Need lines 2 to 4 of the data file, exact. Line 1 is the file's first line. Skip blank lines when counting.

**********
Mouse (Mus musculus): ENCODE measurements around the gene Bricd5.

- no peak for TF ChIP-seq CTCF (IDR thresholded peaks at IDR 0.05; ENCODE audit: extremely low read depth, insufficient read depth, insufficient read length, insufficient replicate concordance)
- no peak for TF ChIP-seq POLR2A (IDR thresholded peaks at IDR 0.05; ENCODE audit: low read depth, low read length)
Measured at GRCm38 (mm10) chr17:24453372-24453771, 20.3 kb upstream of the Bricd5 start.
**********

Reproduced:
- no peak for TF ChIP-seq CTCF (IDR thresholded peaks at IDR 0.05; ENCODE audit: extremely low read depth, insufficient read depth, insufficient read length, insufficient replicate concordance)
- no peak for TF ChIP-seq POLR2A (IDR thresholded peaks at IDR 0.05; ENCODE audit: low read depth, low read length)
Measured at GRCm38 (mm10) chr17:24453372-24453771, 20.3 kb upstream of the Bricd5 start.